I published a YouTube video on my belief in Stryd as a training tool prior to my Quayside 5km race here. This doesn’t cover the running dynamics aspects, more the nuts and bolts of the foot pod, how it calculates Critical Power, training zones and race time predictions. Note: in the video I state that Critical Power as calculated by Stryd is equivalent to Functional Threshold Power (FTP) for 60mins. Unfortunately I have since become aware that this is not correct. Stryd do not disclose the exact formula for Critical Power. At the time of writing my Critical Power is 383w (5.24 watts per kilo) whereas my FTP for 60mins is modelled at 364w (5.0 watts per kilo).
So the build up has been good and the 16.01 5km in early August really points to a potential half marathon below 75mins. However, my approach going into the Great North Run has changed as I am now seeking to run all out at the Manchester Half in October with the aim of finishing top 3 in the V40 Age Group. If able to do so I should qualify to represent England Athletics in the Chester Half in 2022.
So the Great North Run now becomes a test run in preparation for Manchester.
With that in mind I will be targeting a time of around 76 to 77 minutes as a good outcome for the Great North Run.
I will be looking to run a negative split.
My strategy will be to run the first 15km in the range of 344 to 352w (avg. 348w) and the last 6.1km in the range of 356 to 364w (avg. 360w). If executed correctly I would expect to average 355w for the full half marathon and would expect a time in the range 1:16:40 to 1:18:32.
My current official PB (1:20ish) was set in the Great North Run in 2017 but I have run an unofficial HM of 1:16:32 in 2019. If honest I would like to get as close to the latter as possible feeling like I had more in the tank. Strictly speaking a sub 79min is the minimum qualifying time for the England Athletics representation. Achieving that would be enough to allow me to fully focus on racing at Manchester.
I am planning to take a time split at both 5km and 15km. It will then be a case of dialling in my pick up to the finish. In an ideal world I will have plenty runners who are perhaps fading to pick up as motivation in this approach.
Another thing I am considering is nutrition. I have never considered nutrition for a half but I did try a gel with a small amount of caffeine today (5th September, 7 days out from the GNR) on my final long run of 18.8km. I must say I wasn’t too keen on it and frankly cannot understand how I could ever ingest a full gel. My thought is I will carry one gel and literally take a enough to coat the mouth at around 40-45mins to gently assist the planned pick up at 15 km.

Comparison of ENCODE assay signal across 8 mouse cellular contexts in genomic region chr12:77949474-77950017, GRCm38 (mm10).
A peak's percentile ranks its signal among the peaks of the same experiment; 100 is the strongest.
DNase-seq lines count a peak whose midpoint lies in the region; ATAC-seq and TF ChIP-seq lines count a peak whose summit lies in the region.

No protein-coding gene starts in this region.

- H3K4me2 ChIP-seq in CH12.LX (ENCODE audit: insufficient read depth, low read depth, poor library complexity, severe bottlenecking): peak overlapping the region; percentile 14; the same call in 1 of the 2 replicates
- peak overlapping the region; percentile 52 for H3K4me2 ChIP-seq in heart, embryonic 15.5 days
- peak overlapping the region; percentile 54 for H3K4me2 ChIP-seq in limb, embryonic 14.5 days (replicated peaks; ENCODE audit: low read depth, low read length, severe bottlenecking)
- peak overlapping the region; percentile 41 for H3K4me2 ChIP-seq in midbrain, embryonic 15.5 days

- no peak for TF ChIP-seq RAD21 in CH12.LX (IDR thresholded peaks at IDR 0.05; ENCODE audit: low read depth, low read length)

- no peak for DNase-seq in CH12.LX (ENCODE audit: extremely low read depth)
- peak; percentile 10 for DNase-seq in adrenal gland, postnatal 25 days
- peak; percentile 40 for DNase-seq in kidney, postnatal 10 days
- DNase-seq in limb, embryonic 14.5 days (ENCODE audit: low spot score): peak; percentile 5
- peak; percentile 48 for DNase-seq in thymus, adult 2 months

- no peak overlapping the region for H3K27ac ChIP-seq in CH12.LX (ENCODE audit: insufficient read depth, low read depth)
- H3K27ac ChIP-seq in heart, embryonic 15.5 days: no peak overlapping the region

In terms of footwear, it was a choice between Plan A of the Nike Next% 2 or Plan B of Nike Tempo Next%. For the GNR I will wear the Tempos and save the big guns for Manchester.
On a lighter note, a few people suggested if I had had my hair cut for the Quayside 5km I would have broken the 16 minute barrier. Again, I have taken the decision to keep the hair long for the GNR and save any hair cut for the big day out in Manc! I tried to rock a headband on the long run today but I’m not sure it will be getting an outing as I doubt I want to be caught on camera with it on!
Finally in terms of my training in Week 14 (the week of the GNR), this is the plan –
Mon: rest day (stretching, core)
Tue: easy leg loosener (8km max)
Wed: final HM session – 10km total split between power ranging from 345w to 360w
Thu: 4km easy
Fri: rest day (stretching, foam roller)
Sat: optional leg loosener otherwise rest
Sun: GNR, start time 9.45am behind male elites in fast club runner wave
So all that remains is to get on the start line mentally in the right place and healthy.
Thanks for reading! Good luck to anyone reading who is in the race. Enjoy!
P.S. For those that prefer a video, I’m hoping to get something posted on my YouTube channel “KR Runs” in my GNR training series here. Hopefully during next week. If you haven’t subscribed already it would be cool if you did!